That’s when the researchers realized that Chinese and Spanish-speaking patients were at even greater risk for being unable to verbalize their regimen in a consistent way. That was true even when directions were given in the patients’ native language, and when a bilingual research assistant was brought into the picture.

“But we found,” Dr. Schillinger explains, “that those patients were very good at pointing to the pictures when telling us what they were taking.”

He suspects a similar approach could be used in pre-discharge medication counseling by having patients reiterate physician instructions and then refer to the tool to confirm that they’ve understood that information.

Dr. Machtinger adds that hospitalists who have nurse case managers or other personnel assisting at discharge might enlist them in the effort.

Going beyond guidelines
Dr. Schillinger notes that while considerable research has been done on the impact of medication non-adherence, relatively little has focused on the effects of poor or inadequate provider-patient communication about medications.

As a clinician in a public hospital, he says, he’s been struck by how much time and effort is devoted to developing prescribing guidelines. Yet, “relatively little work has gone into figuring out how we can support patients to take these medications correctly.”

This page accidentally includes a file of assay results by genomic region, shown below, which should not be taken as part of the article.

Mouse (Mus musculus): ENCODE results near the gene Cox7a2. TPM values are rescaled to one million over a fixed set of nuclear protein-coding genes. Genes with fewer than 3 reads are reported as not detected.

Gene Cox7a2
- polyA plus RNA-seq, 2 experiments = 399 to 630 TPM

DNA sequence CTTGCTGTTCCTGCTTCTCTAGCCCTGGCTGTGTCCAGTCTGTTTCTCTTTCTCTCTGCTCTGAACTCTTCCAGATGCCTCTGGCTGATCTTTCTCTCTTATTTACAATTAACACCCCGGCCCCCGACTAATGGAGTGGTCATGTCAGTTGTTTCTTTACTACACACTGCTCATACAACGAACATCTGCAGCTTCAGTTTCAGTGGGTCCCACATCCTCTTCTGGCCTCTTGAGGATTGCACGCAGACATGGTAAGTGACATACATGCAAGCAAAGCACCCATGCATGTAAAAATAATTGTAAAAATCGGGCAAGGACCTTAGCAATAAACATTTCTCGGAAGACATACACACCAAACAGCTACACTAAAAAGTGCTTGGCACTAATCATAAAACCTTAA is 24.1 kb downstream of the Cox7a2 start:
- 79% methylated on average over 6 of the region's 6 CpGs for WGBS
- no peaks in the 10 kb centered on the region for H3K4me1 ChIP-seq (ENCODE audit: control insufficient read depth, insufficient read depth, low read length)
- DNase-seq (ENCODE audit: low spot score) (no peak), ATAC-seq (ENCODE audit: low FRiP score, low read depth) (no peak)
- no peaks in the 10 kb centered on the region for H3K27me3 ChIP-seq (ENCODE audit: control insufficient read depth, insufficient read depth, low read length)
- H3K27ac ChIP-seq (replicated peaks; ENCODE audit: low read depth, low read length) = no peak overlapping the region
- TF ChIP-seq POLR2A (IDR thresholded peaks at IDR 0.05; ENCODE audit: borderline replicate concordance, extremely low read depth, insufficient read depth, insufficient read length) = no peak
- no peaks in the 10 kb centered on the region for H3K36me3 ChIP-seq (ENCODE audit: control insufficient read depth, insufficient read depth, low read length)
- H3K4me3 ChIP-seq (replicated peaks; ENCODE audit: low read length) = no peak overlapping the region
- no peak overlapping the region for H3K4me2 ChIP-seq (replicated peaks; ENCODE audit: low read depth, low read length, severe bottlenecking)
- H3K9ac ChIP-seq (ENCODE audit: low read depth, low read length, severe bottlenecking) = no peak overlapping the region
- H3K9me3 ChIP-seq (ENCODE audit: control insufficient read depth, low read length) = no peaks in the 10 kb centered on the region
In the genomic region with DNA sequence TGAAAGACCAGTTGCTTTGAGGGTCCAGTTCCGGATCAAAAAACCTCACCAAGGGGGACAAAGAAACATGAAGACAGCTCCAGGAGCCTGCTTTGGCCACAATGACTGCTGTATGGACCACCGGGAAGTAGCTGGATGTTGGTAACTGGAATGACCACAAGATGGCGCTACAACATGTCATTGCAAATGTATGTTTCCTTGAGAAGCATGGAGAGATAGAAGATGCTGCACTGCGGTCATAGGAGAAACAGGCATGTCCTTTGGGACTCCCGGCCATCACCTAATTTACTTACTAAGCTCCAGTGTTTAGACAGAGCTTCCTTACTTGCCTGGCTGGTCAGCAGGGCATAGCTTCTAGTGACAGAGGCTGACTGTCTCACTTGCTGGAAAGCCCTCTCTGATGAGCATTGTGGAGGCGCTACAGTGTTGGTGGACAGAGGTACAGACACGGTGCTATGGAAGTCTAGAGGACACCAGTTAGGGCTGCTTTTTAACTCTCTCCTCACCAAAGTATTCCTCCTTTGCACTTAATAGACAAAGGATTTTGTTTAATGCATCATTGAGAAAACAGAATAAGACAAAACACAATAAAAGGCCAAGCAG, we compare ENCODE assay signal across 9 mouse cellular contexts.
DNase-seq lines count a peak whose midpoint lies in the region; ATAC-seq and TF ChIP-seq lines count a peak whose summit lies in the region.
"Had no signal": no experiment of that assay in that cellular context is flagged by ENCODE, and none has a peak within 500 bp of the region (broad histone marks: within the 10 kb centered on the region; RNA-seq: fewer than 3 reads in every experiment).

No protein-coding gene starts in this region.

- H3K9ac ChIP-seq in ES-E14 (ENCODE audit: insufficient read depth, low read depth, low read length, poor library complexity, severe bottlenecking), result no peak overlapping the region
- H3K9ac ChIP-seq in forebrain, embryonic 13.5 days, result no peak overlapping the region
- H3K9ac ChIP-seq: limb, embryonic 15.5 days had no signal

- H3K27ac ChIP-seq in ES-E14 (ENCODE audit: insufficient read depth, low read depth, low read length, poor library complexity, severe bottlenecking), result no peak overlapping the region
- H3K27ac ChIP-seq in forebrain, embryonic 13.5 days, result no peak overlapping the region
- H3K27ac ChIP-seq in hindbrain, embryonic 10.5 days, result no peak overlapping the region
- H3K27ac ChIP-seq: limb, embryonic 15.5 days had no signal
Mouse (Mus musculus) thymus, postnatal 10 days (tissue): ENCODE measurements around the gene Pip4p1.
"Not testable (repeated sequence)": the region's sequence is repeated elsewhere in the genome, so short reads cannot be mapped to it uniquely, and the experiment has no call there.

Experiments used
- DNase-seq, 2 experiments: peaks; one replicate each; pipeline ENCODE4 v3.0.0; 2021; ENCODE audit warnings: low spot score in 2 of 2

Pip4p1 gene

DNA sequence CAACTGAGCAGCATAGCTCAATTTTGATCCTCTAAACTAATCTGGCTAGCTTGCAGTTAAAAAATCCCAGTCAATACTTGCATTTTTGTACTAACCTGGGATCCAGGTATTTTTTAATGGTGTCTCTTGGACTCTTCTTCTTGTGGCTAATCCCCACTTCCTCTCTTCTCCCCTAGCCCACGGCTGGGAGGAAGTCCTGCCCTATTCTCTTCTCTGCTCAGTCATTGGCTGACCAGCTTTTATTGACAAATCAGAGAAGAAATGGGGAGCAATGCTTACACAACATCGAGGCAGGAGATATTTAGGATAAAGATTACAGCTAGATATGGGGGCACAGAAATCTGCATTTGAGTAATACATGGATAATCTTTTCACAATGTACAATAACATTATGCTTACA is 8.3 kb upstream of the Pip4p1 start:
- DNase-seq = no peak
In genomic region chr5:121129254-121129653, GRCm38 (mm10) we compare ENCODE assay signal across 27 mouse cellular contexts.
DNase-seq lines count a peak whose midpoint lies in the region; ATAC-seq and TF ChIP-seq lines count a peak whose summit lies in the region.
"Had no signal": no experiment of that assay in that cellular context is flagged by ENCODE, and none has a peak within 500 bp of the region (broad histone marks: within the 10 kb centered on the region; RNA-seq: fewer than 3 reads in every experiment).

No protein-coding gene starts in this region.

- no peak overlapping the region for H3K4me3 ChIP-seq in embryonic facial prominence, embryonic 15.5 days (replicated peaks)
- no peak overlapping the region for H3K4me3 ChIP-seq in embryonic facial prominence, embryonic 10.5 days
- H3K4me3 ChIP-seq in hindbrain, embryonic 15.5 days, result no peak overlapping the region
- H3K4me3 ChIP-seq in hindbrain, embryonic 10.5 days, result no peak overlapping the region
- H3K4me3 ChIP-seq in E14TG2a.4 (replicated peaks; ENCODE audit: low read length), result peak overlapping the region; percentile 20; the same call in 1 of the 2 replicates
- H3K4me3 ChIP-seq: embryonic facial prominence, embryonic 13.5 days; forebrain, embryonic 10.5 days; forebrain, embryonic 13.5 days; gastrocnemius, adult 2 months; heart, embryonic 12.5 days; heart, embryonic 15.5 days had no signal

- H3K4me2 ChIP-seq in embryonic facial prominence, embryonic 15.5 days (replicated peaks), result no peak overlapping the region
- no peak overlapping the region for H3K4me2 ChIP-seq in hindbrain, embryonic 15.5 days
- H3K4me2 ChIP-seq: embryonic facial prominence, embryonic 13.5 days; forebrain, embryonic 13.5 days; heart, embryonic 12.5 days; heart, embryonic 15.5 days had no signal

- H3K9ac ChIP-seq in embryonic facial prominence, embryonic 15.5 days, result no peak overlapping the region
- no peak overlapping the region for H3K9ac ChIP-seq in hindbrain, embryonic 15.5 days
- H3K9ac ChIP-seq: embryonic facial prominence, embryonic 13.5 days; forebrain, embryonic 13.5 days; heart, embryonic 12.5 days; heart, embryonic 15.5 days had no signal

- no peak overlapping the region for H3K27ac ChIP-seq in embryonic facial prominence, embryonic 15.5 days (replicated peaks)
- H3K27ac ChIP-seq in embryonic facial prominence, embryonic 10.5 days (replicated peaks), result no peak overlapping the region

Drs. Schillinger and Machtinger suggest that by virtue of its simplicity, the visual medication schedule could be customized to include any number of medications.

“I think that the intervention is flexible enough that if someone developed a national database of visual medication images, this tool could be used with every medicine,” Dr. Schillinger says. “But in the absence of FDA guidelines or legislation mandating standardized labeling, implementing the tool would require clinical champions” to promote system-wide use.

Other barriers, he concedes, could be patients who go to multiple pharmacies or community physicians who wouldn’t support using the tool when inpatients return to those practices post-hospitalization. Finally, it might be hard to generate the tool for patients taking more than five or six medications.

High-risk, high-value drugs
Dr. Schillinger notes that the schedule has been implemented in the anticoagulation clinic at New York’s Bellevue Hospital Center. It has also garnered substantial interest among California safety net hospitals as a way to address the health and language literacy obstacles providers face in that state.

Besides the obvious benefits in anticoagulation care, Dr. Machtinger says the tool is ideal for a host of other medications that are either high-risk, high-value or both.

“This would be particularly good for those kinds of drugs where the medications are a miracle, like those that have changed HIV from a chronic disease to a chronic treatable illness,” he says. “But it also would be valuable with any disease that requires almost perfect medication understanding and adherence, like organ transplant immunomodulating medications or cancer chemotherapy.”

Bonnie Darves is a freelance health care writer based in Lake Oswego, Ore.